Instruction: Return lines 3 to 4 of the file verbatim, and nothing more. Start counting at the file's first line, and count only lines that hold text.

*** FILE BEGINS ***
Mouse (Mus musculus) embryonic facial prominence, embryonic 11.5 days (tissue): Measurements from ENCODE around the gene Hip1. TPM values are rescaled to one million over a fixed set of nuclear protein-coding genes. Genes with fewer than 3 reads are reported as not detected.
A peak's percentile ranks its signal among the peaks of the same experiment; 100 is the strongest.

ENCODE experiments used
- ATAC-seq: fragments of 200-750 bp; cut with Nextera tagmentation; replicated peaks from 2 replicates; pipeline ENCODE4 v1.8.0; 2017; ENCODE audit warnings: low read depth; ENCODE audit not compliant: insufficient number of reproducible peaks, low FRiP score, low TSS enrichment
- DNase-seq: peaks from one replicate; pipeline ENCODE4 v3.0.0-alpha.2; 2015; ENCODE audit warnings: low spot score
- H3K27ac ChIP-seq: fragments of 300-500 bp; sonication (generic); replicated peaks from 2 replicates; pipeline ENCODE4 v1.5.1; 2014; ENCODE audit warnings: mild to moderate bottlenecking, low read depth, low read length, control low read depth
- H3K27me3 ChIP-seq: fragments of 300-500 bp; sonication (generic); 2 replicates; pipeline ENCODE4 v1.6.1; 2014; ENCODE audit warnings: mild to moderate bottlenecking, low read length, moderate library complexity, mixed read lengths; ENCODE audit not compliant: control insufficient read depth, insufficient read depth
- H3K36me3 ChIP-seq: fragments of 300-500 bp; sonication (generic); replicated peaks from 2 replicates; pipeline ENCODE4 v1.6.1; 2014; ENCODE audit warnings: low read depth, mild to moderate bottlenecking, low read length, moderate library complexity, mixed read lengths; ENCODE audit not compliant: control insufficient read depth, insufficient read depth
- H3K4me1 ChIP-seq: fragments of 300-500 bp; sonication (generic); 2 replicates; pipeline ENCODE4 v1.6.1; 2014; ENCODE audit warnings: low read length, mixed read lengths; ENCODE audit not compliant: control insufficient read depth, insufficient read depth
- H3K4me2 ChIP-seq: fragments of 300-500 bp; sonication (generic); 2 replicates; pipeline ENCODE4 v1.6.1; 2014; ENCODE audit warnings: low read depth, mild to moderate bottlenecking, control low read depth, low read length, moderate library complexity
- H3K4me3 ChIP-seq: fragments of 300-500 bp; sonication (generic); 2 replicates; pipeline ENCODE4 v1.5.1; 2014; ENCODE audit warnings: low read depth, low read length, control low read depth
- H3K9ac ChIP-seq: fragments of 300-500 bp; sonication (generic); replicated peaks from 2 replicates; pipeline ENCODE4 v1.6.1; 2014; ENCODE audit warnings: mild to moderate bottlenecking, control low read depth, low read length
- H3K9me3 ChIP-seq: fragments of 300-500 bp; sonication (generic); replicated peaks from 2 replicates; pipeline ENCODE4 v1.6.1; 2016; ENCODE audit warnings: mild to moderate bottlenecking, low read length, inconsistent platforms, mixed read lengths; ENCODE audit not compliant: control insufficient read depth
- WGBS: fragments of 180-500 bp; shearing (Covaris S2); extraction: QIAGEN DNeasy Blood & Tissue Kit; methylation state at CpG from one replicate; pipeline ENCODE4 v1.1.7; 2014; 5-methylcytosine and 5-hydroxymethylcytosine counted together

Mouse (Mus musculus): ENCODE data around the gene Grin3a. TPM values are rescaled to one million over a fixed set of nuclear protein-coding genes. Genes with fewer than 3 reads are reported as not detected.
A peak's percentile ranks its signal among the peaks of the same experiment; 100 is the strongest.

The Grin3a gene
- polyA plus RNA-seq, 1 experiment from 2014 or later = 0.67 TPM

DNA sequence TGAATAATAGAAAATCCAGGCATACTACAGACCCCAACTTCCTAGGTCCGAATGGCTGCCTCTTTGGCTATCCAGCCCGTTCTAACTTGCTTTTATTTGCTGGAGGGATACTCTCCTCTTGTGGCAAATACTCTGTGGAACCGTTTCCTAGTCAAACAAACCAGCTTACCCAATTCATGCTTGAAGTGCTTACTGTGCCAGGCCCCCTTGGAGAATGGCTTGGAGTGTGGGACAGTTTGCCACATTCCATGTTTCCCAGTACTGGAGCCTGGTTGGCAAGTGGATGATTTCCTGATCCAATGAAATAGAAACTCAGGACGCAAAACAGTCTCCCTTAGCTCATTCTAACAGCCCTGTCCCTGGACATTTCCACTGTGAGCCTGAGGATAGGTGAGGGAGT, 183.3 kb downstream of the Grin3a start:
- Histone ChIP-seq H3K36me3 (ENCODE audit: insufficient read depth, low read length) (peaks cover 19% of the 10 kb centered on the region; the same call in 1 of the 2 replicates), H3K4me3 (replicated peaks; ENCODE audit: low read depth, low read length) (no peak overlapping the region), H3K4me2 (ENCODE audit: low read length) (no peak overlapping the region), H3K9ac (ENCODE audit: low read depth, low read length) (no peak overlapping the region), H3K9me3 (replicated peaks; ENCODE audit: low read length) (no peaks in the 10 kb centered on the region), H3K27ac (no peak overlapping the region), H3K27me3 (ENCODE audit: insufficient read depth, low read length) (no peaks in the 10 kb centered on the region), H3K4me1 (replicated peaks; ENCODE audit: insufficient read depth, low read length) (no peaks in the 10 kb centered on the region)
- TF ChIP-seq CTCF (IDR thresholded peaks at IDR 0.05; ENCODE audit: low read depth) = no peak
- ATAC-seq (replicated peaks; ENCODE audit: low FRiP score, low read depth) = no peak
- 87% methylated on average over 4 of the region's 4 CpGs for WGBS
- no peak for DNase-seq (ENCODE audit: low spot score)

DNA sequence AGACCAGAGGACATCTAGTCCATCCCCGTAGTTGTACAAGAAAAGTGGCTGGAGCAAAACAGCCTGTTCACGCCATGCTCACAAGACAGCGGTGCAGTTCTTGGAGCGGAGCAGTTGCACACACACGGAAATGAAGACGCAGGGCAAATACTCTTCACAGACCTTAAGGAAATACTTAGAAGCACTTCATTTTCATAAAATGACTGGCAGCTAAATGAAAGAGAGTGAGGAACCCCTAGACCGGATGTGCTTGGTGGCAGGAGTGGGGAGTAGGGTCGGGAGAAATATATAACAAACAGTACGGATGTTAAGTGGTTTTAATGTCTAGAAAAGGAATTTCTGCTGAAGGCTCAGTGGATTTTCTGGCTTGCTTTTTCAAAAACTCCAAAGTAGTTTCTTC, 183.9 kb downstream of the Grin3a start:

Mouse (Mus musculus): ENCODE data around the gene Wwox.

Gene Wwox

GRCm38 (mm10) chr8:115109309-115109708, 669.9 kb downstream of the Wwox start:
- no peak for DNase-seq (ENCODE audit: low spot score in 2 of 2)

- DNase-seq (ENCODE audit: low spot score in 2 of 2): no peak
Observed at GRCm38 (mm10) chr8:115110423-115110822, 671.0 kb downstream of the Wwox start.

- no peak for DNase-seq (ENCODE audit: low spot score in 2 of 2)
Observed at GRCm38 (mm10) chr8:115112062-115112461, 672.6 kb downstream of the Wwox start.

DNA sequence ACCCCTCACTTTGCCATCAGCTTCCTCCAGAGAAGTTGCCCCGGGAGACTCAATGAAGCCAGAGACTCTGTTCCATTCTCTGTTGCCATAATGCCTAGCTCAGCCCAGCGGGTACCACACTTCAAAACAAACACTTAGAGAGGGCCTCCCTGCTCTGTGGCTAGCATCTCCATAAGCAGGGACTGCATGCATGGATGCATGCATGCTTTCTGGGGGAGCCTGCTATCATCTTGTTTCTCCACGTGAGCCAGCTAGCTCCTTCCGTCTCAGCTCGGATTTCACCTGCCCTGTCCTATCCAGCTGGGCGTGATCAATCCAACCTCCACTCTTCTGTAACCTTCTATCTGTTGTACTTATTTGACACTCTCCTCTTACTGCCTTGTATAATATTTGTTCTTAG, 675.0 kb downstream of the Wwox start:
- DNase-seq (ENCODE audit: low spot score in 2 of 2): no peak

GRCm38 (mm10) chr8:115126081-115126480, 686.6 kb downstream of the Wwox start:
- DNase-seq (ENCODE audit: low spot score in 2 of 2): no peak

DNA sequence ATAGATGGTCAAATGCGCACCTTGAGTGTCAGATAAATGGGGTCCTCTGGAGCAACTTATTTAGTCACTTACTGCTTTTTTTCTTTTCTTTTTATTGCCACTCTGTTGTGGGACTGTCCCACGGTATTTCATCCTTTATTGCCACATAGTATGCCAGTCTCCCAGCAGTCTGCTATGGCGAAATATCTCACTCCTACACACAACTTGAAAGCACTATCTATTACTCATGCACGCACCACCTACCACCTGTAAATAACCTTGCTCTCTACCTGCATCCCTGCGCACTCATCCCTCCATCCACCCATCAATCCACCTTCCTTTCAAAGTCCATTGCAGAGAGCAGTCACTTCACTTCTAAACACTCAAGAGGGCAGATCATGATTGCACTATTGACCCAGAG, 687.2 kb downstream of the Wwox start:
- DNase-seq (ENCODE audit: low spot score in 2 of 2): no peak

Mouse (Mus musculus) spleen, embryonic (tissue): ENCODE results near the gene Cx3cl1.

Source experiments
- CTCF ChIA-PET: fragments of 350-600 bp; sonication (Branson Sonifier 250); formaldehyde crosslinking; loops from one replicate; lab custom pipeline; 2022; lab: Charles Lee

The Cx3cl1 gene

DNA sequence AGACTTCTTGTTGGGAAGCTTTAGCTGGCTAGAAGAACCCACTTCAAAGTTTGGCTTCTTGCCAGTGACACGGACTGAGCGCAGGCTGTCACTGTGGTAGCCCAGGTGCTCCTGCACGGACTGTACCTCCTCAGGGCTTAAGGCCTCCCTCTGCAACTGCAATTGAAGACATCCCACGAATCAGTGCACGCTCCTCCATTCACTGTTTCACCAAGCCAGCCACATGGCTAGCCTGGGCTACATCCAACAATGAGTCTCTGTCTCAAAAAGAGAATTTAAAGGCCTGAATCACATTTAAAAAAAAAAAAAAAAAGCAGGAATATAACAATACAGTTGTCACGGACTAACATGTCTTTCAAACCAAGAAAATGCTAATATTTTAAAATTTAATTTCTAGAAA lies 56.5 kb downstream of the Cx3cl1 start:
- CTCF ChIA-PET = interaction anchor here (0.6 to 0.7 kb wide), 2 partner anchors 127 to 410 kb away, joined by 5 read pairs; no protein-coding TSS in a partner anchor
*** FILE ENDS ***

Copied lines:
ENCODE experiments used
- ATAC-seq: fragments of 200-750 bp; cut with Nextera tagmentation; replicated peaks from 2 replicates; pipeline ENCODE4 v1.8.0; 2017; ENCODE audit warnings: low read depth; ENCODE audit not compliant: insufficient number of reproducible peaks, low FRiP score, low TSS enrichment